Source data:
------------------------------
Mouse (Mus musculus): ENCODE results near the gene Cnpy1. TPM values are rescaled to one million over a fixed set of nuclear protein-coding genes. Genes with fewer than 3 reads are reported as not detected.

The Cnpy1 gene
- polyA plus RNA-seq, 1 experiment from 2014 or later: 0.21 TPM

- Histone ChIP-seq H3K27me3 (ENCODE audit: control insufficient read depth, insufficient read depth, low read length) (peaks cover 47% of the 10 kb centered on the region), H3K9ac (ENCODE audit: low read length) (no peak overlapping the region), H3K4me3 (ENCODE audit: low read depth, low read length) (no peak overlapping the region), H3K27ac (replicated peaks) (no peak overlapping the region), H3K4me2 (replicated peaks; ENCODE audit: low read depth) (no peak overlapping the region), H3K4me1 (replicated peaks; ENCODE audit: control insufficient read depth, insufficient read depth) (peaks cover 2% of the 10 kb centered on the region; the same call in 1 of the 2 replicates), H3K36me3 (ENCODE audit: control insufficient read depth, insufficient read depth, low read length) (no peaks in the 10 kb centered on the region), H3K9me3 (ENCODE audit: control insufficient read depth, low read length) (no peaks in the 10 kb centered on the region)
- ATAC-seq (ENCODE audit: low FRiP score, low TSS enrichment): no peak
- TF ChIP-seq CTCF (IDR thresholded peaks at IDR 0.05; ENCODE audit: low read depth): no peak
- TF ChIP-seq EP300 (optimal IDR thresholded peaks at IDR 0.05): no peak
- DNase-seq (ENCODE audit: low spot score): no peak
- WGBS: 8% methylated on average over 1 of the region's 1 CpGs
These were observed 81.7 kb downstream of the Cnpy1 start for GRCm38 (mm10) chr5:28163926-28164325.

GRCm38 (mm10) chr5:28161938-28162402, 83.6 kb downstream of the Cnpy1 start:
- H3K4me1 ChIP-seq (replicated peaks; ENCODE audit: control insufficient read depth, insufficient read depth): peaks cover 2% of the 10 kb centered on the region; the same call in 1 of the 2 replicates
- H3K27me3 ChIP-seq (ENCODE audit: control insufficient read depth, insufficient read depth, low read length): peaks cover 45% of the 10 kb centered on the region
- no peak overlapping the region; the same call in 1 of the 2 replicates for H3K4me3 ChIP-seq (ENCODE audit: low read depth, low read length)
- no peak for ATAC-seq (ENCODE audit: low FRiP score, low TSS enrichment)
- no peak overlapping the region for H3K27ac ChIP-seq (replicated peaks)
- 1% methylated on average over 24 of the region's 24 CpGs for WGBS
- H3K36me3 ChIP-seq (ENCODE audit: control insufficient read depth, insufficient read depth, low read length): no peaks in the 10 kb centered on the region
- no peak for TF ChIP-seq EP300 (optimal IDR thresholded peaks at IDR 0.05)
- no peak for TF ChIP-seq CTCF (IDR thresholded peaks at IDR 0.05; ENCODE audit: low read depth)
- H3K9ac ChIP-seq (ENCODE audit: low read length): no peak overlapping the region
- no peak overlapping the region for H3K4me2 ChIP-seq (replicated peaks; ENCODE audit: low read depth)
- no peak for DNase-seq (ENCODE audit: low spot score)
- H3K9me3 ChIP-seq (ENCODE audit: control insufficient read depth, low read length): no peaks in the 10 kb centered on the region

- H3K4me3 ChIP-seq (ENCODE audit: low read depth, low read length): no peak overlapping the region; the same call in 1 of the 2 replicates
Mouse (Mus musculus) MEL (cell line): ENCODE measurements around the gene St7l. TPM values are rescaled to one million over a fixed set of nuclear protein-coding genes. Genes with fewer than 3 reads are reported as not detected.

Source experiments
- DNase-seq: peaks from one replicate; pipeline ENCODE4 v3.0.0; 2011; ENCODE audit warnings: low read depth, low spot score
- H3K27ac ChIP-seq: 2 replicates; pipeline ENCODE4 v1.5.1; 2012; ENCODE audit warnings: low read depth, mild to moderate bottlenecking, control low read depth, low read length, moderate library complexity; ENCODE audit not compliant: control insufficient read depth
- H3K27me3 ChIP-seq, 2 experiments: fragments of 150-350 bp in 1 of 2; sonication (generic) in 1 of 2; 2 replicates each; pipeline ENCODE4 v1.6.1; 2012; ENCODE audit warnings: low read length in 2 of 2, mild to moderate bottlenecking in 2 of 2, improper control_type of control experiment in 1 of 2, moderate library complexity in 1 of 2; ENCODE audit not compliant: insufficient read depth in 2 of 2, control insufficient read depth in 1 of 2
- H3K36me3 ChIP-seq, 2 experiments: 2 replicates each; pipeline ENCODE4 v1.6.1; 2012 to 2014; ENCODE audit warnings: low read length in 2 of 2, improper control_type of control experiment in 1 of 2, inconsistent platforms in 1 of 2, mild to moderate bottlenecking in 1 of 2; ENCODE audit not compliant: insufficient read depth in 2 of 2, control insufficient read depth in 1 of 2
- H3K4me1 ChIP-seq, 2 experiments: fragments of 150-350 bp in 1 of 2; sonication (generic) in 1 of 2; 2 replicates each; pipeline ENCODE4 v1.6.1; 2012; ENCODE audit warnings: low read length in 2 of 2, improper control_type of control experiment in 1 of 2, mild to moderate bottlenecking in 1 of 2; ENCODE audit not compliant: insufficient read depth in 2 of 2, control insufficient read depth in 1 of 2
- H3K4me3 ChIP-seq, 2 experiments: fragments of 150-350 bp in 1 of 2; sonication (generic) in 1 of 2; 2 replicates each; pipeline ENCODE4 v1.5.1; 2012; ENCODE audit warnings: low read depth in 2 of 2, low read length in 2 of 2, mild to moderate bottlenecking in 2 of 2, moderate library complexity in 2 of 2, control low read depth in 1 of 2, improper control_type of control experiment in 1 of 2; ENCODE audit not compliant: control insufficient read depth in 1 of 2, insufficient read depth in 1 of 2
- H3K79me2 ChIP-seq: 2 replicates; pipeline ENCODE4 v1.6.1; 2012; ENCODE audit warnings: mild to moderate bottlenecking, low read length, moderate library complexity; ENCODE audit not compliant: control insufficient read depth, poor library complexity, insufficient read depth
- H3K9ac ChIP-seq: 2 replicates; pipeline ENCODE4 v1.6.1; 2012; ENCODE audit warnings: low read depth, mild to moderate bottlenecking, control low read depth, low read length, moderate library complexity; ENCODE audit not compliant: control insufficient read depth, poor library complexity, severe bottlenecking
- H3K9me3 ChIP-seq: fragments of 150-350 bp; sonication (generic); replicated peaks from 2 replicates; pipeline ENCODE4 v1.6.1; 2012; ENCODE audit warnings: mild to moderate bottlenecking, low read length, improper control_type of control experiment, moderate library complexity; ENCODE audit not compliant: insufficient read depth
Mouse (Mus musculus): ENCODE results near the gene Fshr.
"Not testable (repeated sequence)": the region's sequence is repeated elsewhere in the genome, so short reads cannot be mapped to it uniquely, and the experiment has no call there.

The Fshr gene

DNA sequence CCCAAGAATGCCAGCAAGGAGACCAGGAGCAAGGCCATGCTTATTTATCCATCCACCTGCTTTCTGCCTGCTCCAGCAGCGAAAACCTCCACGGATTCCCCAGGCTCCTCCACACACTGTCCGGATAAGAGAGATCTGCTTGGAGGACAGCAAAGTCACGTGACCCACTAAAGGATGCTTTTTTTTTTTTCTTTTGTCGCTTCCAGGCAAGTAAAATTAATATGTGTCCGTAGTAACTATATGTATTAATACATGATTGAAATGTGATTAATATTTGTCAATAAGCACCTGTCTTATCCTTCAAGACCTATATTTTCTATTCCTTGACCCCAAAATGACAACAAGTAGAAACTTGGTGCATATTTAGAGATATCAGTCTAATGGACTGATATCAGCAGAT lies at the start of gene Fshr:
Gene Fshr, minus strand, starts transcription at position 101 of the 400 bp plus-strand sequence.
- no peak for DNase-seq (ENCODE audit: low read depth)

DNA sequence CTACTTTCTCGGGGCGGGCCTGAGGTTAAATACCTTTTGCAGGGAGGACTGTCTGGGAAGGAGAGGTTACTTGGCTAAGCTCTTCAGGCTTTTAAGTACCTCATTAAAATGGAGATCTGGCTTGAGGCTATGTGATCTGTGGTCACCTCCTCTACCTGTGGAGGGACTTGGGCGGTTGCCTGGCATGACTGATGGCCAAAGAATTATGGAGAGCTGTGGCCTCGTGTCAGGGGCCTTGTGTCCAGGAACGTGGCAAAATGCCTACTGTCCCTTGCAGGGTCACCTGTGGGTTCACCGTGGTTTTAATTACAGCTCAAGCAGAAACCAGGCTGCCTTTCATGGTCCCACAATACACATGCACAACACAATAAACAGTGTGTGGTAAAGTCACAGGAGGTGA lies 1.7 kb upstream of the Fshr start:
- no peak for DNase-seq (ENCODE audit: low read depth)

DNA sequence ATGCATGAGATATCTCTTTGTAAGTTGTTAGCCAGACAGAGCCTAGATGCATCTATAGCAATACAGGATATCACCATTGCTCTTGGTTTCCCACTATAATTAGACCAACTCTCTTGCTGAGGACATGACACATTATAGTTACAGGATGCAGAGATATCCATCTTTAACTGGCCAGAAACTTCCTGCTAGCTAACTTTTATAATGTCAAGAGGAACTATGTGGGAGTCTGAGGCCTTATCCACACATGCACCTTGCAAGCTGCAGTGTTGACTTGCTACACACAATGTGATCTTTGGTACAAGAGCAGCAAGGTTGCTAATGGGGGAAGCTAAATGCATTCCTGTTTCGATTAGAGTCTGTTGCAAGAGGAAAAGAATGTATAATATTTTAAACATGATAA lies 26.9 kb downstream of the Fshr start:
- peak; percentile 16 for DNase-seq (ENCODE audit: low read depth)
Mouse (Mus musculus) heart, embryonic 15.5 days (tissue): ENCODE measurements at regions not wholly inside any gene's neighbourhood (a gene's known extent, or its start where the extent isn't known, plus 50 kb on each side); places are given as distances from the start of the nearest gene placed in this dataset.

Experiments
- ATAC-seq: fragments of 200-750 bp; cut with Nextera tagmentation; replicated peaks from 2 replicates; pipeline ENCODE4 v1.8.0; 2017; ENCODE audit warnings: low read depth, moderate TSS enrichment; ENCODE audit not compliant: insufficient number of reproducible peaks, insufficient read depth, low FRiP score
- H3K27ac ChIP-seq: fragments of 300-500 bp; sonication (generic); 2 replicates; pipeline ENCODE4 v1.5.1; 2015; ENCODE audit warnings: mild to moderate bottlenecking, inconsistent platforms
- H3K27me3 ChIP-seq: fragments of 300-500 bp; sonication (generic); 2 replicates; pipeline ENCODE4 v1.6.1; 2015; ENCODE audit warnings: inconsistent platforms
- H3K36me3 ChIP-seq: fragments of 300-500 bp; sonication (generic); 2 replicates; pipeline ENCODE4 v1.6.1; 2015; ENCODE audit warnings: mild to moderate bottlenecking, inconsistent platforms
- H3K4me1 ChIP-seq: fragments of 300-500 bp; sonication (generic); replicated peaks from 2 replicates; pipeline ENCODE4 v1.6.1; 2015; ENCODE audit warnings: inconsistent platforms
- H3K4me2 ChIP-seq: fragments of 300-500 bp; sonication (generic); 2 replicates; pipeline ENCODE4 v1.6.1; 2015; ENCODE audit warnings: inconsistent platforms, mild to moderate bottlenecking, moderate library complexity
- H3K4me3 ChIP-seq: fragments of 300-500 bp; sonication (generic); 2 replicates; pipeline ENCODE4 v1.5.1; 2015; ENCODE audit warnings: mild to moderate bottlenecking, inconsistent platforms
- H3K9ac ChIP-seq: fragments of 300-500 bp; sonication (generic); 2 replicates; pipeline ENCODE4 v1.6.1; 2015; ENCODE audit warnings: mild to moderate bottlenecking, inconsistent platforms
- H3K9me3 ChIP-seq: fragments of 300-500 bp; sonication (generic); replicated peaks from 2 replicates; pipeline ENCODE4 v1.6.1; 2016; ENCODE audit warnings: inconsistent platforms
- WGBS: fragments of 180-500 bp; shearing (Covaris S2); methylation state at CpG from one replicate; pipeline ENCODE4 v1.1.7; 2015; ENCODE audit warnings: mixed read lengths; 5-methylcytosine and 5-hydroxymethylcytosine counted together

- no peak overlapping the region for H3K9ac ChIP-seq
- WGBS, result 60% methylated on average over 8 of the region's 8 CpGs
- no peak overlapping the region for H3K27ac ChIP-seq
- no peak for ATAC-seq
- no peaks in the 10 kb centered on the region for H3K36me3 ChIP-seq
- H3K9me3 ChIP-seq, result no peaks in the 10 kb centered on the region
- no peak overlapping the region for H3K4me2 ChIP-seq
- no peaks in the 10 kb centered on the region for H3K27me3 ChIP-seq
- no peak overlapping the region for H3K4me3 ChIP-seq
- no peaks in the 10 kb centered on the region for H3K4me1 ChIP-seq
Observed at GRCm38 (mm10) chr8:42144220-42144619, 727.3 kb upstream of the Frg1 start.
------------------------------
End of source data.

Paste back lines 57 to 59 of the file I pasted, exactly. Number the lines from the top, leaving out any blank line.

- H3K9me3 ChIP-seq: fragments of 300-500 bp; sonication (generic); replicated peaks from 2 replicates; pipeline ENCODE4 v1.6.1; 2016; ENCODE audit warnings: inconsistent platforms
- WGBS: fragments of 180-500 bp; shearing (Covaris S2); methylation state at CpG from one replicate; pipeline ENCODE4 v1.1.7; 2015; ENCODE audit warnings: mixed read lengths; 5-methylcytosine and 5-hydroxymethylcytosine counted together

- no peak overlapping the region for H3K9ac ChIP-seq